Home Forums Mini-Lessons 08-23-2011 – Good Life #6 [ANSWERED]

This topic contains 13 replies, has 9 voices, and was last updated by  trunklayer 7 years, 5 months ago.

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  • #16098

    koichi
    Member

    Getting a little harder as the week goes on, as it should be.

    不束な息子ですけどどうぞよろしく。

    Questions:

    1. What is 不束?

    2. What is 不束な息子?

    3. What is 不束な息子ですけど?

    4. What does どうぞよろしく mean (it’s difficult to define, so just do your best)? Examples of when it’s used?

    5. What does the whole sentence mean?

    • This topic was modified 12 years, 7 months ago by  koichi.
    • This topic was modified 12 years, 7 months ago by  koichi.
    • This topic was modified 12 years, 7 months ago by  koichi.
    #16104

    missingno15
    Member

    Is this Shin-chan?

    And that sentence is perfectly finえ? No mistakes whatsoever?

    • This reply was modified 12 years, 7 months ago by  missingno15.
    #16106

    KiaiFighter
    Member

    I’ve found a slight discrepancy in what you wrote

    不束な息子ですけがどうぞよろしく。

    3. What is 不束な息子ですけど?

    I can imagine ですが、
    or ですけど, but i’m a little thrown off by
    ですけが…

    #16108

    6. “Although you’re a stupid d***, pleased to meet you.”

    (While 息子 probably means “son”, it also means… something else, and that “something else” actually kinda fits in here hehe)

    @Kiai + @missing: It looks like it should be ですけど, just since the two clauses are kinda opposed.

    #16111

    missingno15
    Member
    #16114

    David
    Member

    I had to look both kanji words up with rikaikun this time…

    1. Rikaikun gave me a bunch of definitions; I’m going to go with “incompotent” for now.
    2. Rikaikun had a couple options here too; I’ll say “Idiot son” for now.
    3. Idiot son, but… (Note: the text here does not match the original line!)
    4. It’s a common greeting for a first meeting, or joining a group of people (school, work). The literal translations I’ve seen, like “I’ll be in your care”, I don’t really like. I’d translate it as a greeting appropriate to the context.
    5. Assuming this is a continuation from the previous line, this line is directed to “Papa’s” “Idiot Son” (i.e. the speaker’s older brother):

    So, “You’re his idiot son, but nice to meet you too.”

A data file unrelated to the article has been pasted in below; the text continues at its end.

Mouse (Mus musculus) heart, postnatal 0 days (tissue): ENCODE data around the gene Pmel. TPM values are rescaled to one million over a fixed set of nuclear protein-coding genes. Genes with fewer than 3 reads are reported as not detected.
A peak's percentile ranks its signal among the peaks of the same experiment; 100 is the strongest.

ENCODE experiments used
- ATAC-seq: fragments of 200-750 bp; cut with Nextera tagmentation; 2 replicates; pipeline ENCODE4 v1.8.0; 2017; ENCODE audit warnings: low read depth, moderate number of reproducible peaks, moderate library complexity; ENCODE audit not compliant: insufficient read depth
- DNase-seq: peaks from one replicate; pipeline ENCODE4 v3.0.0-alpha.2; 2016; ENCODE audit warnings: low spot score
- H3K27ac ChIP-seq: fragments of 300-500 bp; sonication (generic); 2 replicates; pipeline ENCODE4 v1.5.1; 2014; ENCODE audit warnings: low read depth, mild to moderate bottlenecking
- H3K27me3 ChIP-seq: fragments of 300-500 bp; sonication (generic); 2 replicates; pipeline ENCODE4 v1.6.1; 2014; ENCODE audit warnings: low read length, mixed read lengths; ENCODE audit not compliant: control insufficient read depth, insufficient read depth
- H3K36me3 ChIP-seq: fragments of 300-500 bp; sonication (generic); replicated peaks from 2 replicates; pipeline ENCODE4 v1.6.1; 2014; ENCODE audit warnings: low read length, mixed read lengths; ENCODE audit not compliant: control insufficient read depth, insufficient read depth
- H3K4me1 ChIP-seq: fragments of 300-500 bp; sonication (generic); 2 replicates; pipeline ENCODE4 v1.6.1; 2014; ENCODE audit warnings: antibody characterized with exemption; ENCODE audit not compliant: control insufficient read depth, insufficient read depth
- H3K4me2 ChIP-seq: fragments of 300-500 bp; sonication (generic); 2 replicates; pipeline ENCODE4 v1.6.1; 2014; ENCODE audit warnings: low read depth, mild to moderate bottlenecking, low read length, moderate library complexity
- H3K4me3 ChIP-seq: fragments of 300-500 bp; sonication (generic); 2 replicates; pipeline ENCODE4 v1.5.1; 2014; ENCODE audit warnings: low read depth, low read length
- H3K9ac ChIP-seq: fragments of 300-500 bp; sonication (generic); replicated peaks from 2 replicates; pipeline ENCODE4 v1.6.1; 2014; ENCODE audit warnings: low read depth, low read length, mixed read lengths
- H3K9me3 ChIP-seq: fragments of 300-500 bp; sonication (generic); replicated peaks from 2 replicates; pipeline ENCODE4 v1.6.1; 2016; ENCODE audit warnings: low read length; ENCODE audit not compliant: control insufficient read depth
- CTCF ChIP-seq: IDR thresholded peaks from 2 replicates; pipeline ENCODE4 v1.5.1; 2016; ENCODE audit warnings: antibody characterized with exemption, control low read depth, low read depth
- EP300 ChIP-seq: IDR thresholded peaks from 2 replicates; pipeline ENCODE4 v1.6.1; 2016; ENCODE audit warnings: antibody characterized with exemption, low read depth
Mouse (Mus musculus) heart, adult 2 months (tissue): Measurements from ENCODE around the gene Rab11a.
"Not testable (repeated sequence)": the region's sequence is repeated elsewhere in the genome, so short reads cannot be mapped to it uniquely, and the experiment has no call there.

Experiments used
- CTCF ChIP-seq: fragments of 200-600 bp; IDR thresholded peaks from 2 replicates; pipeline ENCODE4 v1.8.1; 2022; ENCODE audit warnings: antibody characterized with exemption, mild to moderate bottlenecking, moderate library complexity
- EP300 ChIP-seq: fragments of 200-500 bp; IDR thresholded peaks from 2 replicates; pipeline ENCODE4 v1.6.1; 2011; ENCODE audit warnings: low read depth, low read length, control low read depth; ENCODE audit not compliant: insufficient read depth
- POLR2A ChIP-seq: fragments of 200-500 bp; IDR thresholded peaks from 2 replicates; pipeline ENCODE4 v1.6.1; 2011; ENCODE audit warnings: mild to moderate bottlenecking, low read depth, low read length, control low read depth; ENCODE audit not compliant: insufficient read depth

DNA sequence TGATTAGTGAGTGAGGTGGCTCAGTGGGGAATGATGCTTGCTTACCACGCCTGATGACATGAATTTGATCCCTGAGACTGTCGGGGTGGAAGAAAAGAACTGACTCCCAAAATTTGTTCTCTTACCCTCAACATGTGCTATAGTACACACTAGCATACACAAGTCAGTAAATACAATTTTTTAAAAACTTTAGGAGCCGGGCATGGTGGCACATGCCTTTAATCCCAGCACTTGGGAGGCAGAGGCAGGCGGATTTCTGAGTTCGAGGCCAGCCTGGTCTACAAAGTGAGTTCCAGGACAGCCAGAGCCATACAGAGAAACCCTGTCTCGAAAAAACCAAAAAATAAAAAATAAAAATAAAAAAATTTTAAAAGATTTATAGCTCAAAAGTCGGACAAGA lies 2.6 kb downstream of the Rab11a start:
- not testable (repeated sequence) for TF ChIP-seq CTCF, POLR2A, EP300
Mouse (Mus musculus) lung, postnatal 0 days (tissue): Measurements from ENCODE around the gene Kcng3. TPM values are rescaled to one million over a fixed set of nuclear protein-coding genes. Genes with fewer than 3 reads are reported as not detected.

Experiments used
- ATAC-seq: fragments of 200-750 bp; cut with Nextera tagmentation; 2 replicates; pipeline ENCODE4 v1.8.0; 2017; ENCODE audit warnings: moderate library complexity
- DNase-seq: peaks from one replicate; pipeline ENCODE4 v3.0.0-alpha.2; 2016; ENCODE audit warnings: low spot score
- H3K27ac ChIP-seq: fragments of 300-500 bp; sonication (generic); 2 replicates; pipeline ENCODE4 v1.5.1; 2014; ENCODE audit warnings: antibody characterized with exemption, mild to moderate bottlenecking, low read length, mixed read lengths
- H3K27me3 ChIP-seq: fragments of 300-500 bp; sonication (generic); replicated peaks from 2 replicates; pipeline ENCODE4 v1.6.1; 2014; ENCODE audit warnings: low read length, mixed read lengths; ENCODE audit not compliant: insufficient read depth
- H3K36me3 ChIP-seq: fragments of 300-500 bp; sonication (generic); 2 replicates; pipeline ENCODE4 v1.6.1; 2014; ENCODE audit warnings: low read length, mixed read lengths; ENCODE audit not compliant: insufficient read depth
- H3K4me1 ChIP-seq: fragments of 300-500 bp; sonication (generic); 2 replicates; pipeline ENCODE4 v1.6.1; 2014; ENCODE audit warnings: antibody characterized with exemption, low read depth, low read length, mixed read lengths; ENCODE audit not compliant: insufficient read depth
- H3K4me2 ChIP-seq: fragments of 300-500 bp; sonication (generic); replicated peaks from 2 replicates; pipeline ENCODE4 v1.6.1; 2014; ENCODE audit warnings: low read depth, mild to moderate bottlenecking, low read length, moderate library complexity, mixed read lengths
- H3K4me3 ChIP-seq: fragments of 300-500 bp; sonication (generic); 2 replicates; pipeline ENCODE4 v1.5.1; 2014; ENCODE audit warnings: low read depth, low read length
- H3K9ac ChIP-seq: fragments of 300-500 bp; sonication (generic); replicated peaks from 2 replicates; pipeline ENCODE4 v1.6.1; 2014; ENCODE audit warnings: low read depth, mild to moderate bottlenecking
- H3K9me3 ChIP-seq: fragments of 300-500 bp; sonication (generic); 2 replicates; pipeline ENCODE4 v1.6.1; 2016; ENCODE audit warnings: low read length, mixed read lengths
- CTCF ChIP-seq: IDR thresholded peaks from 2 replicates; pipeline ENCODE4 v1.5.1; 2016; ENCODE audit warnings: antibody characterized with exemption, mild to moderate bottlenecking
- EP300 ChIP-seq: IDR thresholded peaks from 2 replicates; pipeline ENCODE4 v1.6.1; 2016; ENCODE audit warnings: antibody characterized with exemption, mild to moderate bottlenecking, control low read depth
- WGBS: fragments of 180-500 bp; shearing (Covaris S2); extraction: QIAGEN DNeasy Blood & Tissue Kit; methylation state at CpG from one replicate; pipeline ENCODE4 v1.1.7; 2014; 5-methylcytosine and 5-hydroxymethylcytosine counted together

#16134

    koichi
    Member

    aw craps, I messed up. Should be an extra ど in the ですけどどうぞよろしく part :/

    Fixed now, sorry about that!

    #16138

    KiaiFighter
    Member

    ああ、そうと思った。

    #16139

    1. 不束 = Incompetent/Stupid

    2. 不束 = Incompetent/Stupid
    不束な = Shows ‘na’ adjective applied to 息子
    息子 = Son
    不束な息子 = Incompetent/Stupid son

    3. 不束な息子 = Incompetent/Stupid son
    です = declaritive type particley thingamabob (‘to be’ but not quite)
    けど? But or However
    不束な息子ですけど = (subject is) incompetent/stupid son however…

    4. どうぞよろしく = First time greeting, I was first taught it as being along the lines of ‘please treat me well’ but potentially ‘good to meet you’

    5. What does the whole sentence mean?
    Something along the lines of…
    Your (so and so’s) stupid son, however i’m pleased to meet you.
    …possibly. probably not.

    #16140

    I think it more of a “Even though I am a rude son, treat me well.” since he just shook his father’s hand and is introducing himself.

    #16141

    Possibly. It’s hard to know without the subject or context…although I’m sure there’s something in the sentence that tells you…

    #16144

    Mark
    Member

    1.Rude
    2.Rude Son
    3.Is rude son?
    4.Sorta please be nice to me.
    5.You have a rude son, but I’m pleased to meet you?

    #16231

    koichi
    Member

    不束な息子ですけどどうぞよろしく。

    Questions:

    1. What is 不束?

    Incompetent

    2. What is 不束な息子?

    Incompetent son

    3. What is 不束な息子ですけど?

    I am an incompetent son but… / I may be an incompetent son but…

    4. What does どうぞよろしく mean (it’s difficult to define, so just do your best)? Examples of when it’s used?

    Please look out for me / Please take care of me / Something along those lines depending on how you end up defining it.

    5. What does the whole sentence mean?

    “I may be an incompetent son but please take care of me / please watch out for me”

    #49800

    trunklayer
    Member

    Ok, so first answers – then check.
    1. As far as I know, it means “insufficient”.
    2. Well, “insufficient child” doesn’t sound right… I’d translate it as “Not good enough child”
    3. I’d translate it as “Although I’m not a good enough child for you”
    4. As far, as I know, it means roughly the same thing as 「よろしくお願いします」 which I would translate as “nice to meet you”.
    It’s used during introductions. For example: 「はじめまして。トランクレーヤーです。どうぞよろしく」。
    5. I’d translated the whole sentence as “I’m not a good enough child for you, but nice to meet you”.
    [update]
    1. Well, I’d say 50/50. As I’ve said in the answer to the second question, I used this word in a very broad sense.
    2. Well, not exactly, but close. By child I meant the son.
    3. Hm… I’ve seen どうぞよろしく being used in the same situations as よろしくお願いします、and their broad meanings seem close enouth to how I translated it. The introduction starts with 「はじめまして」 and ends with either of these two. If we don’t take the meaning literally – then I’d say my translation is not that far off. I’d say, 50/50.
    4. Just like with previous question, I’d say 50/50.

    • This reply was modified 7 years, 5 months ago by  trunklayer.
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